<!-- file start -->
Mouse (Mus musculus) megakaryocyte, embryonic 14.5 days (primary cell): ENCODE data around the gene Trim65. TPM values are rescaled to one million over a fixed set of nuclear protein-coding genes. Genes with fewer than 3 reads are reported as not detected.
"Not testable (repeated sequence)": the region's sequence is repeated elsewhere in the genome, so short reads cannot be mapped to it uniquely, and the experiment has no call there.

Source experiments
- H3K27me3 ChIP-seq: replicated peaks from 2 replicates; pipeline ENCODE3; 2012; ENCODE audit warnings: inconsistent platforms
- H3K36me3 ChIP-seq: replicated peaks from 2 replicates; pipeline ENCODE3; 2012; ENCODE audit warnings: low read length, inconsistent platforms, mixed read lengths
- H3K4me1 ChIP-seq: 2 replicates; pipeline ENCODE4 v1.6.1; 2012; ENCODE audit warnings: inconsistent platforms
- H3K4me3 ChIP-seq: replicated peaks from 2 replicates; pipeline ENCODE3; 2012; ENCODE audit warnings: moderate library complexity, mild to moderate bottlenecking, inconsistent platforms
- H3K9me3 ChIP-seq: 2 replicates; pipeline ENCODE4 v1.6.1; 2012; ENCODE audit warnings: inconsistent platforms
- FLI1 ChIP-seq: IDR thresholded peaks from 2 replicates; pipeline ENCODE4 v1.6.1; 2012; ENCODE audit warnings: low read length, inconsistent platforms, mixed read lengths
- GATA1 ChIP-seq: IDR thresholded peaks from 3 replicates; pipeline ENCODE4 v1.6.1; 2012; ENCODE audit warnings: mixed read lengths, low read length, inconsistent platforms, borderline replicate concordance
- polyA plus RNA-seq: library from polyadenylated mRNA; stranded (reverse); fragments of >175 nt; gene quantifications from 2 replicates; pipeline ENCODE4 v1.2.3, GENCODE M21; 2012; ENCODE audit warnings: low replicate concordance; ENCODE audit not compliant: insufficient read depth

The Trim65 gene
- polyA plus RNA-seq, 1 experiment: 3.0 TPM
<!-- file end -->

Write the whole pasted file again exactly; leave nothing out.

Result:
Mouse (Mus musculus) megakaryocyte, embryonic 14.5 days (primary cell): ENCODE data around the gene Trim65. TPM values are rescaled to one million over a fixed set of nuclear protein-coding genes. Genes with fewer than 3 reads are reported as not detected.
"Not testable (repeated sequence)": the region's sequence is repeated elsewhere in the genome, so short reads cannot be mapped to it uniquely, and the experiment has no call there.

Source experiments
- H3K27me3 ChIP-seq: replicated peaks from 2 replicates; pipeline ENCODE3; 2012; ENCODE audit warnings: inconsistent platforms
- H3K36me3 ChIP-seq: replicated peaks from 2 replicates; pipeline ENCODE3; 2012; ENCODE audit warnings: low read length, inconsistent platforms, mixed read lengths
- H3K4me1 ChIP-seq: 2 replicates; pipeline ENCODE4 v1.6.1; 2012; ENCODE audit warnings: inconsistent platforms
- H3K4me3 ChIP-seq: replicated peaks from 2 replicates; pipeline ENCODE3; 2012; ENCODE audit warnings: moderate library complexity, mild to moderate bottlenecking, inconsistent platforms
- H3K9me3 ChIP-seq: 2 replicates; pipeline ENCODE4 v1.6.1; 2012; ENCODE audit warnings: inconsistent platforms
- FLI1 ChIP-seq: IDR thresholded peaks from 2 replicates; pipeline ENCODE4 v1.6.1; 2012; ENCODE audit warnings: low read length, inconsistent platforms, mixed read lengths
- GATA1 ChIP-seq: IDR thresholded peaks from 3 replicates; pipeline ENCODE4 v1.6.1; 2012; ENCODE audit warnings: mixed read lengths, low read length, inconsistent platforms, borderline replicate concordance
- polyA plus RNA-seq: library from polyadenylated mRNA; stranded (reverse); fragments of >175 nt; gene quantifications from 2 replicates; pipeline ENCODE4 v1.2.3, GENCODE M21; 2012; ENCODE audit warnings: low replicate concordance; ENCODE audit not compliant: insufficient read depth

The Trim65 gene
- polyA plus RNA-seq, 1 experiment: 3.0 TPM